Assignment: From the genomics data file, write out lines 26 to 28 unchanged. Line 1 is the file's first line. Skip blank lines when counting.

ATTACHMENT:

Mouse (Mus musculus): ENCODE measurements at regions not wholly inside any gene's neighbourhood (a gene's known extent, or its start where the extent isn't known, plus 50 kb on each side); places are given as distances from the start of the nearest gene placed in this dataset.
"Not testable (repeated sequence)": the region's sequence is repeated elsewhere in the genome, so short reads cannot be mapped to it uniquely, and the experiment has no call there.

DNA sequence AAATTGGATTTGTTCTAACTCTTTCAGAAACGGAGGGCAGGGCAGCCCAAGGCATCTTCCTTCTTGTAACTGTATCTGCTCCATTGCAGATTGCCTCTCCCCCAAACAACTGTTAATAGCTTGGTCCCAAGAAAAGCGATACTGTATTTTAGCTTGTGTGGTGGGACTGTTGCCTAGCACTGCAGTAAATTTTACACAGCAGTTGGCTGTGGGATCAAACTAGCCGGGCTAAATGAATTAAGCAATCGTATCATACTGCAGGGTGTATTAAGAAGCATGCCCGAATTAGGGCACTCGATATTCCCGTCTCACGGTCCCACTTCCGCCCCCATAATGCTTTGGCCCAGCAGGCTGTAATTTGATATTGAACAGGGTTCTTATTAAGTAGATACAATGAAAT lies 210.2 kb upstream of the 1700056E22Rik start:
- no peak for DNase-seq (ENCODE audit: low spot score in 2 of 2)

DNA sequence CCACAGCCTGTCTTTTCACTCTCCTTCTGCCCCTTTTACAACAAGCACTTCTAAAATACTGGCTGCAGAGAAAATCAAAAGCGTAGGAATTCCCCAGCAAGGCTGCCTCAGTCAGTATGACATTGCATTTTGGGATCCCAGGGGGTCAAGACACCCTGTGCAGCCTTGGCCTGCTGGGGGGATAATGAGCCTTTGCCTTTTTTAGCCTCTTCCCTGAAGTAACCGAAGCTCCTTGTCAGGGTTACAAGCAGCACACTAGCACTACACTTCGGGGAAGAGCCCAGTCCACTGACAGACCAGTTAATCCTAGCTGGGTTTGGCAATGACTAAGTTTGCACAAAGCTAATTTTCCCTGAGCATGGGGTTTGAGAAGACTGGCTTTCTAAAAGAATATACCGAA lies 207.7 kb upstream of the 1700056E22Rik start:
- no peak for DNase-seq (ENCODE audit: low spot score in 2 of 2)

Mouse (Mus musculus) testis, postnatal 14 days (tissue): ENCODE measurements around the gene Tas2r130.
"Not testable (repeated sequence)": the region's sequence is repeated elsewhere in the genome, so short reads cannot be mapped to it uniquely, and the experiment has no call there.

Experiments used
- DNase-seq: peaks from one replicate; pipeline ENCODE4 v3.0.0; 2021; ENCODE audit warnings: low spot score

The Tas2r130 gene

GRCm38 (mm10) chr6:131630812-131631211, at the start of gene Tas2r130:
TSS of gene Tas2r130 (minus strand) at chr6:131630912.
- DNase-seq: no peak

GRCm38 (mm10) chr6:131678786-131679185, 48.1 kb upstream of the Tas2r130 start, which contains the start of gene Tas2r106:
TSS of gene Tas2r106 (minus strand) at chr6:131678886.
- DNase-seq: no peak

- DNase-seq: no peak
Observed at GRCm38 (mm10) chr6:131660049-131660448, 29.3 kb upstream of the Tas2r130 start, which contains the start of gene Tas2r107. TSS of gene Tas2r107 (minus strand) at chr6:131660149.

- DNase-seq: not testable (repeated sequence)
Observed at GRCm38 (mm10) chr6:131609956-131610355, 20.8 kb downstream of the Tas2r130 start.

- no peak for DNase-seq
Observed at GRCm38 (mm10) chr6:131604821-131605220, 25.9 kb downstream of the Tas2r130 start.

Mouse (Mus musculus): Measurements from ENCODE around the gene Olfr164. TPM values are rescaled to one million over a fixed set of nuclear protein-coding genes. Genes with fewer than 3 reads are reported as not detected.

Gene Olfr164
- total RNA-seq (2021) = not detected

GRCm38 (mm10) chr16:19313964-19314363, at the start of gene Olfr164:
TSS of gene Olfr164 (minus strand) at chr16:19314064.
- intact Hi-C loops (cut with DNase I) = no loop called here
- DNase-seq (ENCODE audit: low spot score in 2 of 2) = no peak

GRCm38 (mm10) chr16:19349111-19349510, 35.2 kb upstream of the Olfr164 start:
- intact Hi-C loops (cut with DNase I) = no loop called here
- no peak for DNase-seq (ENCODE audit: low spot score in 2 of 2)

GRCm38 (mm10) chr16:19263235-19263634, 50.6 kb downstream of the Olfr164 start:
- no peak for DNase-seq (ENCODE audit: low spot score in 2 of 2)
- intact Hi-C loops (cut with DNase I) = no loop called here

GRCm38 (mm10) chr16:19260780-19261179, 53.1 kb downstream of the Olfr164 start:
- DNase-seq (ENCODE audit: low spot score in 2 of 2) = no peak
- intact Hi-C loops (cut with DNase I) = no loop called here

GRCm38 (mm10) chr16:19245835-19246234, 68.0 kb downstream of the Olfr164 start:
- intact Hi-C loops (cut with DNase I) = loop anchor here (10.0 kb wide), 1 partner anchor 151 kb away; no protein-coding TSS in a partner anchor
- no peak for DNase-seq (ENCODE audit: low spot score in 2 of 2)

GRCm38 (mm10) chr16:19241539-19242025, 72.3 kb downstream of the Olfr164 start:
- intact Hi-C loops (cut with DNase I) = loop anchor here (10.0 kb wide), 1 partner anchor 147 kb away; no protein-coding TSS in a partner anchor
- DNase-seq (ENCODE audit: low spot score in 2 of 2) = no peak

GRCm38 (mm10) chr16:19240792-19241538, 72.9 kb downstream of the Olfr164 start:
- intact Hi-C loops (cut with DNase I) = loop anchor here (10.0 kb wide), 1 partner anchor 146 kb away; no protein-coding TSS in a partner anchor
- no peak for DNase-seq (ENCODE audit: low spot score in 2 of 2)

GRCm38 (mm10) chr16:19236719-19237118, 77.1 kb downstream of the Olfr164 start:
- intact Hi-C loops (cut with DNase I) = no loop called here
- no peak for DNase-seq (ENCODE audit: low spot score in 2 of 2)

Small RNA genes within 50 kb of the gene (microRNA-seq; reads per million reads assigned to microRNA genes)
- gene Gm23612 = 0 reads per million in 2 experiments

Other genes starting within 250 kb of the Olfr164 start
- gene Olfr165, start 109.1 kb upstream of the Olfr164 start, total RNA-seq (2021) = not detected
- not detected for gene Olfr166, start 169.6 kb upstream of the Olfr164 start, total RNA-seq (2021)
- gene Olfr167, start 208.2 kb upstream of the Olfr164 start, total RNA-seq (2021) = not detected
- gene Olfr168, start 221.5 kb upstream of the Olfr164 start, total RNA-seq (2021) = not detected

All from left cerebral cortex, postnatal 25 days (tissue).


- total RNA-seq (2021) = not detected

GRCm38 (mm10) chr16:19313964-19314363, at the start of gene Olfr164:
TSS of gene Olfr164 (minus strand) at chr16:19314064.